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Deconstructing NPA’s Role in Port Operations


 

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Mohammed Bello-Koko
Managing Director, Nigerian Ports Authority

Inspite of privatisation, port users still expect the Nigerian Ports Authority (NPA), to perform its pre-concession roles. This report explains the current roles of the NPA in port and cargo operations in Nigeria

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Since the return to democracy in 1999 with the advent of 4th republic, the most remarkable development in the life of the nation’s seaport is the port reform of 2006 embarked upon by former President, Olusegun Obasanjo.

 


The port reform of 2006 helped to reposition, and transform Nigerian seaports for competitiveness and efficiency in order to compete favourably with its contemporaries in the African region and indeed the rest of the world.

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In achieving the aforementioned milestone, the Federal government adopted the Landlord model of port concession, which ceded cargo handling operations to private terminal operators while the Authority retained the responsibility of providing Marine Services.

 

The policy of port concession stemmed from the desire of the then federal government to infuse private sector efficiency into the port value chain by embracing PPP as a model of global business approach.

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The port concession era transformed the operational functions of NPA to a more technical regulation with core responsibilities of providing and maintaining common user facilities such port internal roads, illumination, dredging, bouyage, pilotage, towage and another technical enablers of safe navigation, in addition to exercising regulatory oversight on terminal operators.

 

However, it appears there is limited public understanding of the roles of NPA in the port given the dominant perception that everything ports rest on NPA, when in actual facts there are other government agencies such as the Nigerian Customs Service and others including security agencies whose roles affect port efficiency and operations.

 

The external access roads which are of key importance to the evacuation of cargo to and from the ports are under the management of the Federal Ministry of Works, waterways security is the responsibility of Marine Police, NIMASA and the Nigerian Navy, electricity is under the purview of power holding company and recently the shippers Council as the economic regulator.

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While the Authority has undergone a reform process that radically changed its processes and procedures, most of the other agencies of Government are yet to effect similar reforms. These lack of changes at same pace, has huge implications for port operations.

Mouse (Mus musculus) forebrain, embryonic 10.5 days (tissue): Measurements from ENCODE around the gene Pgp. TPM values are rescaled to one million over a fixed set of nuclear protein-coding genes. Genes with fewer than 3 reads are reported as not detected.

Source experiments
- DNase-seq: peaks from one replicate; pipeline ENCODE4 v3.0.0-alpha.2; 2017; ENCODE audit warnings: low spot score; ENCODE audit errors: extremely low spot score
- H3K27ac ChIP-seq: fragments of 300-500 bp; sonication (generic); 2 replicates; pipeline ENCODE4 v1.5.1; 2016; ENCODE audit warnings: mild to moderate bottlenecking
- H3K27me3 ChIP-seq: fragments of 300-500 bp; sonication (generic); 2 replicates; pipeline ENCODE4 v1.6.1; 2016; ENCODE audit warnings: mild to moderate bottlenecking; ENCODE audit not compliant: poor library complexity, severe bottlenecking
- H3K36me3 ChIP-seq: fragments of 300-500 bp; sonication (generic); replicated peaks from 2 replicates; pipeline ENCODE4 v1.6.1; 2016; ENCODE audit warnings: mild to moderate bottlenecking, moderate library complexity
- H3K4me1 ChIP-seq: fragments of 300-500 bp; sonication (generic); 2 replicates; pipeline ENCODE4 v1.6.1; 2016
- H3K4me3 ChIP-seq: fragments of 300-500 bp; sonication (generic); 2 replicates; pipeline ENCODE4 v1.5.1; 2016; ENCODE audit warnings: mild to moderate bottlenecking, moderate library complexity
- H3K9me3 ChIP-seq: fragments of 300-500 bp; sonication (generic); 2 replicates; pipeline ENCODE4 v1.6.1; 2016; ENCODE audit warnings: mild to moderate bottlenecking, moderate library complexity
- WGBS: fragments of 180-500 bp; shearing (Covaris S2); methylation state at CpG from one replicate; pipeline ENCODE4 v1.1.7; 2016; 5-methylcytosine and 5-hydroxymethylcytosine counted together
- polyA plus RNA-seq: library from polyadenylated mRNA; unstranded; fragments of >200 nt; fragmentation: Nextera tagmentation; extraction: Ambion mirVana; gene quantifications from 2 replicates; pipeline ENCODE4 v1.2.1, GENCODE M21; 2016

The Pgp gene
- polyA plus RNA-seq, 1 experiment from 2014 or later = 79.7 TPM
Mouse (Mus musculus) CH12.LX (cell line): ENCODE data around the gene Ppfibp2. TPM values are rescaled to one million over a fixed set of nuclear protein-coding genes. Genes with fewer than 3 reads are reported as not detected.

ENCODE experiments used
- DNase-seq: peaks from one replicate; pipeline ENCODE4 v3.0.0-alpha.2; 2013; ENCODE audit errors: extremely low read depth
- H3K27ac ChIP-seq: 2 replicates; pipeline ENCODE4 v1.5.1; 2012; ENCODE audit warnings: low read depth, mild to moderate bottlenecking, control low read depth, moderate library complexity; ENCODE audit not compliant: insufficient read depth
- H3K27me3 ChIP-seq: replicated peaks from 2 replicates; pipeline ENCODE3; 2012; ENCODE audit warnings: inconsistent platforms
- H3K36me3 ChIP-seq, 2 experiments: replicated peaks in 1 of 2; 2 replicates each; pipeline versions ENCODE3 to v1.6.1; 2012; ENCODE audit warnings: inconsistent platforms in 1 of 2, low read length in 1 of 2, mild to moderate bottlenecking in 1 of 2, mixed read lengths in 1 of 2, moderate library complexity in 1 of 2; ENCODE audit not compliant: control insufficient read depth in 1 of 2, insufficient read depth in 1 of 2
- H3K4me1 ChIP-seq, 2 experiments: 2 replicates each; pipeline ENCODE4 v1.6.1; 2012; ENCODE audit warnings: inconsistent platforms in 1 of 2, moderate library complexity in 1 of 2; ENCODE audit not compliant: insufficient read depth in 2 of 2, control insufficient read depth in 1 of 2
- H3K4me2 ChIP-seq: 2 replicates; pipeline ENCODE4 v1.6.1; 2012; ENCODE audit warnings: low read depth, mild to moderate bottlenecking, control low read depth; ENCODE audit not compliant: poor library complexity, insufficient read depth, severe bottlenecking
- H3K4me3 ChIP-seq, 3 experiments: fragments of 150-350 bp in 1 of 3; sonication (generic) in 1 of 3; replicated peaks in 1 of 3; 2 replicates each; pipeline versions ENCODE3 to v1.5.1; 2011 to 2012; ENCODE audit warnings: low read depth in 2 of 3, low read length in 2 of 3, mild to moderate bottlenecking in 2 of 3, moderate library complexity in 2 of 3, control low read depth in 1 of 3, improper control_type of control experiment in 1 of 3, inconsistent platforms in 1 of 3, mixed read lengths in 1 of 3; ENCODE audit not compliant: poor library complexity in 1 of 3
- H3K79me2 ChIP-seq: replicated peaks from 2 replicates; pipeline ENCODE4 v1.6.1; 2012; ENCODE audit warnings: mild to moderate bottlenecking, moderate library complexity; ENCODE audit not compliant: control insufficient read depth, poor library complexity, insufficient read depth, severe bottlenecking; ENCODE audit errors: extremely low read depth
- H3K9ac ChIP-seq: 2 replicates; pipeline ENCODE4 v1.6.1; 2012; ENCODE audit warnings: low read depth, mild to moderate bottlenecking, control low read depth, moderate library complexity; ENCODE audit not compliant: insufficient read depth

In a recent interview, maritime expert Nwachukwu Kelechi clarified that “contrary to misconceptions and false narrative in a section of the media, the NPA is solely responsible for the development and maintenance of port access road within the port and not roads outside the seaports. Maintenance and development of access to the hinterland is the responsibility of the government. ”

 

NPA Management Exceptional Performance

 

However, stakeholders have commended the current management of NPA for commendably executing its constitutional roles and responsibilities.

For instance, the NPA was recently commended for its role in strengthening security architecture at the ports.

According to the European Union, the current management has taken its role seriously by reducing vulnerabilities, risks and increase skills and vigilance at the ports

The EU through Nico Vertogen, said, “there is huge improvement in Nigeria port security architecture and that was very reassuring for us to notice. But, there can always be improvement, do more training but in general, the situation is good.”

“It was a very detailed needs assessment results because we need to understand how security and safety is organised in Tin- Can island and Apapa and that constitute a detailed training program that was tailor-made especially for security where we have international certification,” he said.

 

Port users especially clearing agents also applauded the NPA management for keying into the core responsibilities and roles of the agency.

An importer, James Akinwale, noted that as part of measures to improve ease of doing business at the ports, the Bello Koko-led management team approved the licensing of 10 Export Processing Terminals (EPT) to facilitate seamless export cargo evacuation out of the nation’s seaports.

“Licensing of 10 Export Processing Terminals to facilitate exports at Nigerian Sea Ports is to provide a one-stop shop for export where quality control, cargo assessment by all government agencies and issuance of good-to-ship clearance will be obtained. This has led to a significant reduction in truck turn-around time due to successful implementation of the E-Call Up System” Akinwale stated.